And that produced startling results.
We got methyl mercury concentrations in water that were 20 times what they were before flooding... we got significant movement of greenhouse gases like carbon dioxide and methane into the atmosphere.
The mercury and gases bubbled up through the water, by-products of decaying plant life... But it didn't stop there. Scientists found elevated levels of mercury in the fish. And they know that once it gets into the food chain, it threatens humans.
Although mercury occurs naturally in the soil, flooding seems to concentrate it. As for the greenhouse gases, they are still being released... six years after the flooding. Scientists say that could continue for the next century.
They've found, in extreme cases, the "once clean" energy solution can produce one third as much greenhouse gas as a coal-fired generator... and that's long been considered the dirtiest method of generating power.
But hydro electric projects don't just flood marshy wetlands, sometimes a dry forest becomes part of a reservoir and the next phase of the study will compare the two.
These wooden walls are holding back a pool of water more than two meters deep. Three giant reservoirs have been constructed on a high point. Scientists are eager to see how the mercury and greenhouse gas levels compare to those in the wetlands area.
They take air samples several times a day. Bubble traps float in the reservoir. Each morning a syringe is used to draw off trapped gas. Water samples are tested on site at the Experimental Lakes own lab-complex. Chemical tests identify how much oxygen is in the water. That's an important measure, because the breakdown of organic material and production of greenhouse gases consume oxygen. The loss of oxygen in the water means that that reservoir is emitting gas.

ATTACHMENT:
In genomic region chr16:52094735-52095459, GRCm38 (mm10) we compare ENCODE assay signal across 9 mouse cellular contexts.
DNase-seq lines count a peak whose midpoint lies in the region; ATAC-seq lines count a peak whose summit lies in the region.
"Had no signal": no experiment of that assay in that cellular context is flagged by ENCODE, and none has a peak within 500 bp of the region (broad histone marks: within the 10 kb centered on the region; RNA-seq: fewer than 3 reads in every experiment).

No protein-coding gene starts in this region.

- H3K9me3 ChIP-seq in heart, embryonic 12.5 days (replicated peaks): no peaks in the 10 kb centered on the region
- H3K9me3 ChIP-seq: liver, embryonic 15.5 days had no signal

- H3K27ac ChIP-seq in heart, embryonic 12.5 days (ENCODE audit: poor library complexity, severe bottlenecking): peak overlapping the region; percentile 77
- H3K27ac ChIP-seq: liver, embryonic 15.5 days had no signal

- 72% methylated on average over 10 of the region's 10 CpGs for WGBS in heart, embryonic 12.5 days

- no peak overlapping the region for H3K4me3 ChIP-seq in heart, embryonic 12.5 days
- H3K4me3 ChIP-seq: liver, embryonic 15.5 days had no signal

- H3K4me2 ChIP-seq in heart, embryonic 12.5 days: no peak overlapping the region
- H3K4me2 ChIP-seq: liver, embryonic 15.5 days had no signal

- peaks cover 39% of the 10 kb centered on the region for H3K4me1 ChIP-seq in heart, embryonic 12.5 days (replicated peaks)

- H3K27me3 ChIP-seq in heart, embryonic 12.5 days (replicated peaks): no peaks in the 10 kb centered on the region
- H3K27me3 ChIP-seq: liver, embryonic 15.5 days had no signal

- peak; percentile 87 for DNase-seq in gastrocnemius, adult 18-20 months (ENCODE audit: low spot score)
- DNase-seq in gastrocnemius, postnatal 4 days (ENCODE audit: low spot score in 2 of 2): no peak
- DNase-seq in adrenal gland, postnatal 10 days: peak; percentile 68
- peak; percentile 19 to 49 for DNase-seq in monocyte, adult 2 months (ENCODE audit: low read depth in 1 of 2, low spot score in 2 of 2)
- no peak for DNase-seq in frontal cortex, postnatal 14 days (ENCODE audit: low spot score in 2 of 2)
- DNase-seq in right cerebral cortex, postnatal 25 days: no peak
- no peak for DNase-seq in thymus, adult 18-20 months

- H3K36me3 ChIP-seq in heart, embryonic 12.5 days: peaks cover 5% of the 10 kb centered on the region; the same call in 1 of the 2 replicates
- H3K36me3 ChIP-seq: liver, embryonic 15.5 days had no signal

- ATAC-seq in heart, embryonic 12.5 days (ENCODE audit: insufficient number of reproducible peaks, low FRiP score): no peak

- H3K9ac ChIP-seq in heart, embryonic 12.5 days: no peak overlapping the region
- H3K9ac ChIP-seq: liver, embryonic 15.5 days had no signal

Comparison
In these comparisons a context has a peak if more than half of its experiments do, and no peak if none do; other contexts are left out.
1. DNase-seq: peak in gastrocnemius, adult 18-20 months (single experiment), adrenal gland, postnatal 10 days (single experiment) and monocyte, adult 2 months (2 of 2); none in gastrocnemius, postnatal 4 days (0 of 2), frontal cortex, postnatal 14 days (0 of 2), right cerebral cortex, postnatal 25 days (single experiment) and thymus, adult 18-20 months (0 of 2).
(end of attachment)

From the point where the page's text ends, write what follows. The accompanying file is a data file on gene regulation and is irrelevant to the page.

Scientists don't think the upland forest will produce as much mercury or greenhouse gas as the marshy wetland. A dry forest doesn't have a thick carpet of peat... and it's the decay of the peat that is the largest contributor of greenhouse gases in hydro reservoirs.
By combining data from the wetland reservoir with the new information pouring out of flooded forests, hydro electric planners should be able to develop computer models that will project the environmental costs of their dams.
Several hydro companies have already taken notice of the findings. They've redesigned plans to avoid flooding marshy areas.
Well it makes me feel good... makes me... uh..it's fun to be out here and do research and I enjoy it... I enjoy being in the field, but it's nice to know that your results are being used in the real world, and... uh... it's nice when hydro electric companies do apply your results and do take these environmental effects into account when they're planning hydro electric projects.
Tonight's Earth Tones was produced with the help of the Department of Fisheries and Oceans.